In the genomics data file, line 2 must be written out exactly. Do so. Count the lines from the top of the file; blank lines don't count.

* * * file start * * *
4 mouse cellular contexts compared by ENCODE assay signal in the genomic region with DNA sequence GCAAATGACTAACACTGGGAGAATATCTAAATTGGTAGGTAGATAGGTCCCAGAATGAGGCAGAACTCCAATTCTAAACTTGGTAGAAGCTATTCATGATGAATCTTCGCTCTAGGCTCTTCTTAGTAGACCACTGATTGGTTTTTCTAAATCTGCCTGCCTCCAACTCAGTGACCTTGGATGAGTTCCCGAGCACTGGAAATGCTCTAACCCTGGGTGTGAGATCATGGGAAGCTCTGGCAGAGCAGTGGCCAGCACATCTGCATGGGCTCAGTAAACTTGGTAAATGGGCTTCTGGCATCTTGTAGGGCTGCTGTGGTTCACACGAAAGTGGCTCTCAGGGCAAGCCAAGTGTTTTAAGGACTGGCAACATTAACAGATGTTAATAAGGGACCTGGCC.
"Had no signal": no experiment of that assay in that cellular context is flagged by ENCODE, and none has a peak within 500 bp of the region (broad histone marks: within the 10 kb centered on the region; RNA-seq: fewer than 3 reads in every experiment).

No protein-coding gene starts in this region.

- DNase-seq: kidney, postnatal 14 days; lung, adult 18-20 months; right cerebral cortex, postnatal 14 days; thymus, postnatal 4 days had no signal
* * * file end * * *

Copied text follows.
"Had no signal": no experiment of that assay in that cellular context is flagged by ENCODE, and none has a peak within 500 bp of the region (broad histone marks: within the 10 kb centered on the region; RNA-seq: fewer than 3 reads in every experiment).